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IR Pens for Wiimote Whiteboard
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« on: March 09, 2008, 07:20:23 AM »

I'm a high school teacher, and I always use my own tablet PC to give notes in my class.  I am not comfortable letting my students use my tablet PC, so the wiiwhiteboard is a great way for kids to be able to work things out on the board.  Anyways, I needed a cheap, durable light pen that works like a pen should work, not like a stick with a button.  Here's what I came up with.

It's a short piece of PVC pipe capped on both ends, one end has a Radio Shack toggle switch with the cap removed.  This means that when someone makes contact with the white board surface it activates the LED like a toggle switch would (the button is very loose, so it doesn't scratch up surfaces).

This pen costs about $4 when all is said and done.

Here are some pictures:
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« Reply #1 on: March 09, 2008, 08:17:17 AM »

Hi,

Thanks for posting your pen design.

When I was tesing my pen in my conference room they had put up a pull down canvas which was a couple of inches away from the wall. I really didn't have anything to pus against to activiate the pen. In that situation I was able to test only because I had that button.

I do like the push to write idea, just might not work in every situation.

John
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« Reply #2 on: March 09, 2008, 05:30:48 PM »

With that design, do you have to put the wiimote off to the side?  Your diode is not sticking out very far.  For the wiimote to see the tip well, I have to use the pen at an angle in which the light tip is sticking out and plainly visible.

I have had difficulty getting the side view to get accurate precision at the farthest away points in a classroom where the image needs to be large.
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« Reply #3 on: March 09, 2008, 05:55:12 PM »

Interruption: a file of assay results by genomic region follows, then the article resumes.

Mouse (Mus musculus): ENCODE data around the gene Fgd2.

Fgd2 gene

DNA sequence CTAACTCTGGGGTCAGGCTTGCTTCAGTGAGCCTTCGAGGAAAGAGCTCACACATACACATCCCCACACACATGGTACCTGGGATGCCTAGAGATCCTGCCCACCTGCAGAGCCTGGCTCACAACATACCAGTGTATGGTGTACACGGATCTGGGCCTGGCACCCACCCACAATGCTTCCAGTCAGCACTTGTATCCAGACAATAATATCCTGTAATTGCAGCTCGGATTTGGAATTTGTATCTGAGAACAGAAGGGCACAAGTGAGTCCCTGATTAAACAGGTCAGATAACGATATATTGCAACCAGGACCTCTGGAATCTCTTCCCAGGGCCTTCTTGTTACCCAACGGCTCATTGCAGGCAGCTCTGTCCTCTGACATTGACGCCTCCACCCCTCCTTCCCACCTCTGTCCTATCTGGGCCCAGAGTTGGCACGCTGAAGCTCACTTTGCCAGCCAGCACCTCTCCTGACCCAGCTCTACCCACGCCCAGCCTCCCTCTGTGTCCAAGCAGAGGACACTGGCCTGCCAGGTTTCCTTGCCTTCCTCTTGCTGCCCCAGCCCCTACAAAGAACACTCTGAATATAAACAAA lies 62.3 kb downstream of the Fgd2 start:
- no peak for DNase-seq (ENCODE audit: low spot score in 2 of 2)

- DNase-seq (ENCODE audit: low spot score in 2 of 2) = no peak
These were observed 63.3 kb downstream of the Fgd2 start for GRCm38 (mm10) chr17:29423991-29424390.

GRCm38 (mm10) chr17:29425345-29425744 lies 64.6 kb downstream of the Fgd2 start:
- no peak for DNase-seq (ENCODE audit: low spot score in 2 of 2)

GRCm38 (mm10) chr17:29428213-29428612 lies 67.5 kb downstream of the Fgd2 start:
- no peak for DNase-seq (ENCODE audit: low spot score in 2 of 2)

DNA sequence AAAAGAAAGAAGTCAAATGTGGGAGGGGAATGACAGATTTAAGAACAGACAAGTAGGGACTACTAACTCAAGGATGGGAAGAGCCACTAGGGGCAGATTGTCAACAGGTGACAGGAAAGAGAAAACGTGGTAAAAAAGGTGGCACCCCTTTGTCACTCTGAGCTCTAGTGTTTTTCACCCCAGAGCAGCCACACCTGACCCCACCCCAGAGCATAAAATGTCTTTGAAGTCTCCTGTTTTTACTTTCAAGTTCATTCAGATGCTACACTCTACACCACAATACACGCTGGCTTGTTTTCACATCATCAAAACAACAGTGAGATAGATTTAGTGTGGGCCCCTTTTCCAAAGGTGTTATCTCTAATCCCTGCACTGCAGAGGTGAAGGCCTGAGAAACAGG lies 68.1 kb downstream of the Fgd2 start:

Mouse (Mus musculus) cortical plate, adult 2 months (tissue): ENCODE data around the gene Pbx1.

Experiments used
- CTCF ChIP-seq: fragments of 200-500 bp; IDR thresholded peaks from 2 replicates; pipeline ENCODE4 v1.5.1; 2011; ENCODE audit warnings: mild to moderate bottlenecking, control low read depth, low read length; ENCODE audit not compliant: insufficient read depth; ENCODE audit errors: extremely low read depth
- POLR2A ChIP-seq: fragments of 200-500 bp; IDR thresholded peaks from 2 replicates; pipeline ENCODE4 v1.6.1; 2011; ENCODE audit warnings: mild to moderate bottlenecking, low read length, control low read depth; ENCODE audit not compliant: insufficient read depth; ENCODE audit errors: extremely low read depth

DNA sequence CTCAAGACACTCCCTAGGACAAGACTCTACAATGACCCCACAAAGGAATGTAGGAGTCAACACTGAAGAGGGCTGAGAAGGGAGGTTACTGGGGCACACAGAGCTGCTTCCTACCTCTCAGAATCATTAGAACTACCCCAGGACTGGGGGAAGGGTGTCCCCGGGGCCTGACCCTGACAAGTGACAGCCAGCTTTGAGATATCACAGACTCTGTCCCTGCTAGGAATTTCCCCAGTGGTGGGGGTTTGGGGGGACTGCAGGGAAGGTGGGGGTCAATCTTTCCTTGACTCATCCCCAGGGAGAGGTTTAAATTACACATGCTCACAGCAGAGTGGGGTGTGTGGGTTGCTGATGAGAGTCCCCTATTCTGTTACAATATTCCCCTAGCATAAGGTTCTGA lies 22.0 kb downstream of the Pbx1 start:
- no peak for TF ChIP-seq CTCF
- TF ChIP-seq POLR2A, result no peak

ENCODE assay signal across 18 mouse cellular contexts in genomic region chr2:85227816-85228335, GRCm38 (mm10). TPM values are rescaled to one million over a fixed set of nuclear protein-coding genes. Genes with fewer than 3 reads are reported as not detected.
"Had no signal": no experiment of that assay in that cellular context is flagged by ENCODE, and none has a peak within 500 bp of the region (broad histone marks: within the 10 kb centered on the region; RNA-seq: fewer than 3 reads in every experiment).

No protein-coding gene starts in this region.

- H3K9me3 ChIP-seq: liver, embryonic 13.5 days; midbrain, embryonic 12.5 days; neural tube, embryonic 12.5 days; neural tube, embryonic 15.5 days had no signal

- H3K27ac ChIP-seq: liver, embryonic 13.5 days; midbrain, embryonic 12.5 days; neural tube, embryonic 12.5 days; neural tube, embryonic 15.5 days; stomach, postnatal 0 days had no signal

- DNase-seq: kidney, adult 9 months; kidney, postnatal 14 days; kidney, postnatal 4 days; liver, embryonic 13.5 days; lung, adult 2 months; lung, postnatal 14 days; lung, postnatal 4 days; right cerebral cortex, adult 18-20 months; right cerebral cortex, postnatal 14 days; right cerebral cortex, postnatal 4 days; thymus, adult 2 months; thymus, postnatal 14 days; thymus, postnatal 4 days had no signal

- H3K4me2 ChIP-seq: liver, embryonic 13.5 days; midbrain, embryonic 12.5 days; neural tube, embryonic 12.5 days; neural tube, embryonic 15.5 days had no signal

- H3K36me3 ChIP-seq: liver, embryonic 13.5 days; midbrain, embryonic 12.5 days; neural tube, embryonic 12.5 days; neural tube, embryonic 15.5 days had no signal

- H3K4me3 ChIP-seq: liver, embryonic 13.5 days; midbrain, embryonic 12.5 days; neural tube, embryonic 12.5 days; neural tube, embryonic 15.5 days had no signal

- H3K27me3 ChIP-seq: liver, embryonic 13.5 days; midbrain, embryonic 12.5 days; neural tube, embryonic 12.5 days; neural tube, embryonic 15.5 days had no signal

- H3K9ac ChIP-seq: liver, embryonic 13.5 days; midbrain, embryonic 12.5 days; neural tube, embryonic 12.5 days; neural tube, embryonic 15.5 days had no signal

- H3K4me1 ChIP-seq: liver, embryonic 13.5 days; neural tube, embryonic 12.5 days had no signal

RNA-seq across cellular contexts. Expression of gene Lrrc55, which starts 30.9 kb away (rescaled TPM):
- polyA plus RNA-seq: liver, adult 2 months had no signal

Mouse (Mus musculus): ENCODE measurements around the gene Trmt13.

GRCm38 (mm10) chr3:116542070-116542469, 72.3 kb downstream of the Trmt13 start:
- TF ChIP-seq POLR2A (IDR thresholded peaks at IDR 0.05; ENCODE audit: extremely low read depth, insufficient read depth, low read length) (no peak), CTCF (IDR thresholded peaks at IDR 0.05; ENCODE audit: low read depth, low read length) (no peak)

As far as I know the wiimote is watching the reflection of the IR light off the screen, not the actual IR LED.

There seems to be no problems with tracking, but I do have my wiimote mounted to the ceiling pointed at the screen.
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« Reply #4 on: June 17, 2008, 04:56:18 PM »

Would you be able to post a picture of how you mounted your wiimote to the ceiling?  I'm having trouble coming up with a design.  Thanks!
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« Reply #5 on: June 19, 2008, 02:53:05 PM »

As a teacher, I completely understand what you mean, and I would also like to see pictures or a design of how you mounted your wiimote. Thanks.

Oscar
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« Reply #6 on: June 20, 2008, 08:28:29 PM »

One of our testing setups involves some industrial velcro on the projector or ceiling, and then again on the bottom of the wiimote. Works a treat.

The other of our testing setups uses a 3/8" bolt through the ceiling squares and then a mic holder (clip style) screwed onto it and then the wiimote clipped into it.

Cant take photos of either of the setups as they are in secure rooms, but my home setup is similar and ill shoot a pic of that.
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« Reply #7 on: June 20, 2008, 10:48:56 PM »